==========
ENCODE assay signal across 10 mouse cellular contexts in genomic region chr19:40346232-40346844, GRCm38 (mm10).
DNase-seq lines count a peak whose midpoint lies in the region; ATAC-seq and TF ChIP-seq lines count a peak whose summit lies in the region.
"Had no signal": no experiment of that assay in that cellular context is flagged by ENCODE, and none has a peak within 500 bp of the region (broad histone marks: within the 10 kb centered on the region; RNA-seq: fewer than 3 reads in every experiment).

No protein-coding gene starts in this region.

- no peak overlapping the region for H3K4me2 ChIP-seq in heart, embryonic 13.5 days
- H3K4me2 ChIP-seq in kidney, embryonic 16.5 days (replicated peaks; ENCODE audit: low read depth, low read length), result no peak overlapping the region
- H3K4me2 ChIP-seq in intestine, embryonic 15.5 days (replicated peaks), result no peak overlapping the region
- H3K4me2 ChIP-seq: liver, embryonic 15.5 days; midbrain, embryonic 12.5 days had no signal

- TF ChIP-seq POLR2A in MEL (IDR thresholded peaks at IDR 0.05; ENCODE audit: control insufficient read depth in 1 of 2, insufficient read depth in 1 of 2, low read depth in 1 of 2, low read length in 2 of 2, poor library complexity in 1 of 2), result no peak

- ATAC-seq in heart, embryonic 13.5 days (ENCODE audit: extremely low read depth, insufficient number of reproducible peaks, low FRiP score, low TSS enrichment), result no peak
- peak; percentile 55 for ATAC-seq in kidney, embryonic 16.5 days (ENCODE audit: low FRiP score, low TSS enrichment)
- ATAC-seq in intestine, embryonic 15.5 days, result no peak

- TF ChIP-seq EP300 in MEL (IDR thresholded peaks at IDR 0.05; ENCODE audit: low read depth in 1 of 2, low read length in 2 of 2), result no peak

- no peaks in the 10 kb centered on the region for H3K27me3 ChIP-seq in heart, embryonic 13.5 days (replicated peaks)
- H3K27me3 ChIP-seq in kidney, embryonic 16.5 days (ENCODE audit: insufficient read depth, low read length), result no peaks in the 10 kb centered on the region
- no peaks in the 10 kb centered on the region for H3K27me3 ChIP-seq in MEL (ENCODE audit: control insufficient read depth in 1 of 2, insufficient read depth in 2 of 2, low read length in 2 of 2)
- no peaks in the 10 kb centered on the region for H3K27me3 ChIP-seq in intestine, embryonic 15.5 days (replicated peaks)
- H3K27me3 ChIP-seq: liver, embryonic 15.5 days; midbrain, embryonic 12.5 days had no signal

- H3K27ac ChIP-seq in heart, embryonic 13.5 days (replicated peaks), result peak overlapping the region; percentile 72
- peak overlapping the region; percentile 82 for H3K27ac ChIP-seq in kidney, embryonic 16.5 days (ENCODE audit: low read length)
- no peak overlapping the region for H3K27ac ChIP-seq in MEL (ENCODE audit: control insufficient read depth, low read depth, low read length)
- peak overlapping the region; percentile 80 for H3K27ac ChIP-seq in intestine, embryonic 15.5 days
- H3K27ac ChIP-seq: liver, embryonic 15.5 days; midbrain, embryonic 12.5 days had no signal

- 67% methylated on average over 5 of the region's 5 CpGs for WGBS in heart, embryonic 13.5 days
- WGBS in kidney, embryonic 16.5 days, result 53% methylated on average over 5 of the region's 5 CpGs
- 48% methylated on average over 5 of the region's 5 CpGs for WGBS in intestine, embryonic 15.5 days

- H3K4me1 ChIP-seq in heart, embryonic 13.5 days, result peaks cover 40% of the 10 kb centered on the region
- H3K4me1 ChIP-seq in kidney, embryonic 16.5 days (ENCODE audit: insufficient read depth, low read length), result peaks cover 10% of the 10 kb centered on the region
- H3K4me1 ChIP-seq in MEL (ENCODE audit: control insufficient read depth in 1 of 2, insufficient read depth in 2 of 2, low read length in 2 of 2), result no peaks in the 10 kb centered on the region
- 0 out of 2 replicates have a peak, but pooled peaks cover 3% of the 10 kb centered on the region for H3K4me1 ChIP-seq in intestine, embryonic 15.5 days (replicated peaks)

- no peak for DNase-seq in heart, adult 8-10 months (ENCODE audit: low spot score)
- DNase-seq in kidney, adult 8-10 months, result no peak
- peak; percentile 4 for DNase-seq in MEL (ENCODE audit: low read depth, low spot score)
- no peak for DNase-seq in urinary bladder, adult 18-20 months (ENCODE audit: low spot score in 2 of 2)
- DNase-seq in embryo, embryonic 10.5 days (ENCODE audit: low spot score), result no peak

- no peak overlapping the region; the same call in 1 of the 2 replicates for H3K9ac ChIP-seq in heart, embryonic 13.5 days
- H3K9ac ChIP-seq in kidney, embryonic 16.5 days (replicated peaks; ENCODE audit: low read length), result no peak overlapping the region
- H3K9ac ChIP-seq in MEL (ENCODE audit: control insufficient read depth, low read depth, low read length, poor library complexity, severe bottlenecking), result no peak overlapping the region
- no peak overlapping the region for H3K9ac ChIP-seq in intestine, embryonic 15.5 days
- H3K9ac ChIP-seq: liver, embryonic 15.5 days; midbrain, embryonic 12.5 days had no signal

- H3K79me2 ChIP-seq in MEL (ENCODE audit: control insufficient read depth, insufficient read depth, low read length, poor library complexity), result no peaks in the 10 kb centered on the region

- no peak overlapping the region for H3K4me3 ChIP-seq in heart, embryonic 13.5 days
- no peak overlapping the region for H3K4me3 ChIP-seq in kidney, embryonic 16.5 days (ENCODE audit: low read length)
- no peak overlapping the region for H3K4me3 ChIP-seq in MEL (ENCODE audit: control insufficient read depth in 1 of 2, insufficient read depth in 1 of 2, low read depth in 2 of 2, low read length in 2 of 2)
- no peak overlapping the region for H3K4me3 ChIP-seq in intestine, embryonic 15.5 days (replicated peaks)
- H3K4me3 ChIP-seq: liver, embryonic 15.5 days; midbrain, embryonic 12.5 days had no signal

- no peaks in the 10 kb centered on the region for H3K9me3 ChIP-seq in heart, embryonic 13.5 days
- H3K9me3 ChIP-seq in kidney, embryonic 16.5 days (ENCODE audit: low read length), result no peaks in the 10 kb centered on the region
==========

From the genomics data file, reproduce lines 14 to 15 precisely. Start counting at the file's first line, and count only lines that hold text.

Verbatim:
- no peaks in the 10 kb centered on the region for H3K27me3 ChIP-seq in heart, embryonic 13.5 days (replicated peaks)
- H3K27me3 ChIP-seq in kidney, embryonic 16.5 days (ENCODE audit: insufficient read depth, low read length), result no peaks in the 10 kb centered on the region